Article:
Immediately after arriving in the US, as I was transiting from LAX airport to San Diego, I excitedly spotted an Auntie Anne’s Pretzels in the Los Angeles train station. I hadn’t eaten one of those salty buttery bundles of joy in years, so I made an abrupt beeline for the kiosk.
Since I hadn’t yet made it to an ATM yet, the only currency I had on me was the random collection of coins that I had transferred from my drawer to my money purse before heading state-side. It was like a pecuniary vestige of every country I had visited in the past two to three years: euros mingled with pounds, West African CFA francs clinking alongside Ghanaian cedis, and one Swiss five-franc coin standing on its own and giving you finger, silently saying “I’m a coin, but I’m actually worth $5.60, so you really should have bought yourself an overpriced coffee at the Geneva airport before you left, you idiot.”
And floating in among all that global currency were some good old American quarters, dimes, and nickels, which had evidently survived in those 2.5 years since my last visit to the US. So I set about counting my coins, like the old lady that I secretly am, and found that I had a grand total of $3.51. A pretzel cost $2.99. Perfect. I counted out the exact change as I waited in line to order my pretzel.
But when the sales clerk rang me up, she said “That’ll be $3.26, ma’am.”
D’oh. I had completely and totally forgotten about the tax. And if there is one place you are going to notice the tax, its California: the golden state has one of the highest rates of sales tax in the whole country. In Los Angeles, the combined state and district sales tax rate adds up to 9%. Ouch.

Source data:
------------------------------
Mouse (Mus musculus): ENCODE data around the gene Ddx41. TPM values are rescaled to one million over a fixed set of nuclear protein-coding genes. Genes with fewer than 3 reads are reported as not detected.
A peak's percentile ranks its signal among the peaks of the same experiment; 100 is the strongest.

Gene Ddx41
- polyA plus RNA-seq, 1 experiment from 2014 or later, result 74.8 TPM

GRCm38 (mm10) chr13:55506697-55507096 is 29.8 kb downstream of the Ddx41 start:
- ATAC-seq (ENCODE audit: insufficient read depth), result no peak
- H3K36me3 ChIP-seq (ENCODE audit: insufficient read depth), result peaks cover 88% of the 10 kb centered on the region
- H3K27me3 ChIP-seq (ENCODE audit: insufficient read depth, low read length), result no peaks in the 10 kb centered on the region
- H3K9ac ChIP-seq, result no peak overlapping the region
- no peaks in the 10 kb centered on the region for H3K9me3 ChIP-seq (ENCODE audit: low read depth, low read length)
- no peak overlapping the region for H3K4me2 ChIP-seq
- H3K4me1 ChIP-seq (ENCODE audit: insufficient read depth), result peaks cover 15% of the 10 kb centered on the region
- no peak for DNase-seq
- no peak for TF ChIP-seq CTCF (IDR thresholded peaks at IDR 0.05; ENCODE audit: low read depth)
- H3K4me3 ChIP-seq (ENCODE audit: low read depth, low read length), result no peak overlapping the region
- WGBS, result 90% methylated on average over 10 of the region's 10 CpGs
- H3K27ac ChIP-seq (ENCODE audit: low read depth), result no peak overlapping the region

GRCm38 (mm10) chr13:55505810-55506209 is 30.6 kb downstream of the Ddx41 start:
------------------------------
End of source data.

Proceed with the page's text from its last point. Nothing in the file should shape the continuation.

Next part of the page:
The reason I had forgotten about the tax was because in most most other countries, sales tax is already included in the ticket price of the item. In the UK, for example, the Value Added Tax (VAT) is a 20% consumption tax similar to US state sales taxes. Unlike the US, however, all published retail prices include VAT. So, if an item has a price tag of £1.64, then you will pay exactly £1.64 at the till. The item in fact costs £1.37, and is taxed at a rate of 20% (£0.27), making for a total of £1.64. But you don’t see any of this, because the retailers have already factored it into their price lists and price tags. Now isn’t that convenient?!
I presume that the reason this sensible practice is not adopted in the United States is because it is a federation, where each state sets its own levels of sales tax, varying from 0% in Delaware to 7.5% in California (plus, there are also county and city level taxes levied on top of this). Since many large retail chains in the US span across multiple states and counties, it would be a logistical nightmare for them to produce hundreds of variations of price tags to stick on the same item in different counties and states; it’s more practical to just label items at their before-tax prices, and then calculate the additional tax at the register depending on location.
And if customers are expecting this, then that’s okay. But clueless foreigners, or equally clueless repatriates, may find themselves digging into their change purse to make up for the extra tax. Thank God I had just enough to buy that pretzel. Otherwise I would have been so disappointed that I might have joined the legions of beggars in Union Station to rustle up the extra $0.27.